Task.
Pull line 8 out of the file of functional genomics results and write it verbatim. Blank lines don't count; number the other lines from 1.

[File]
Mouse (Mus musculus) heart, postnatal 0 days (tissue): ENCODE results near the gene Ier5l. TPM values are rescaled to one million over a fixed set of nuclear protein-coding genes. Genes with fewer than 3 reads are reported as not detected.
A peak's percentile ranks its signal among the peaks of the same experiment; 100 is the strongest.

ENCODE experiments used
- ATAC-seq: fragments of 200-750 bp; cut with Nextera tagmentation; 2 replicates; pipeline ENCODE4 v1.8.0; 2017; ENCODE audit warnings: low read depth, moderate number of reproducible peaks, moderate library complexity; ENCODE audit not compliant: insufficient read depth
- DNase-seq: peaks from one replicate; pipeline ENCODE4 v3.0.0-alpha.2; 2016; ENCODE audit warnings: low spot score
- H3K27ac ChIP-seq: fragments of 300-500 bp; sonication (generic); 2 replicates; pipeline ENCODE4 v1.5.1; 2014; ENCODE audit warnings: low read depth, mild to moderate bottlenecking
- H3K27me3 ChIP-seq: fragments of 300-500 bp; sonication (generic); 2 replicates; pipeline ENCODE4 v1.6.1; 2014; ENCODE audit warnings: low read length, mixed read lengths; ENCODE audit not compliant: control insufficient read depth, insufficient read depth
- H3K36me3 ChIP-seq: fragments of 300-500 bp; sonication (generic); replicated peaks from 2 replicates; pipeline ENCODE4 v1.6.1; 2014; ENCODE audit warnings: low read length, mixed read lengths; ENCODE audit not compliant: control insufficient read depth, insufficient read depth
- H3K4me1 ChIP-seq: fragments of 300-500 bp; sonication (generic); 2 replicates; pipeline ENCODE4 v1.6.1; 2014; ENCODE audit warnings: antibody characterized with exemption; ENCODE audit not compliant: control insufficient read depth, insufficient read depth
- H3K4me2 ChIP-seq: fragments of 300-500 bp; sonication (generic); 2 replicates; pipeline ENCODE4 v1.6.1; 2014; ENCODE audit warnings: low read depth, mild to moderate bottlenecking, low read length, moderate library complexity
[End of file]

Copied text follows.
- H3K36me3 ChIP-seq: fragments of 300-500 bp; sonication (generic); replicated peaks from 2 replicates; pipeline ENCODE4 v1.6.1; 2014; ENCODE audit warnings: low read length, mixed read lengths; ENCODE audit not compliant: control insufficient read depth, insufficient read depth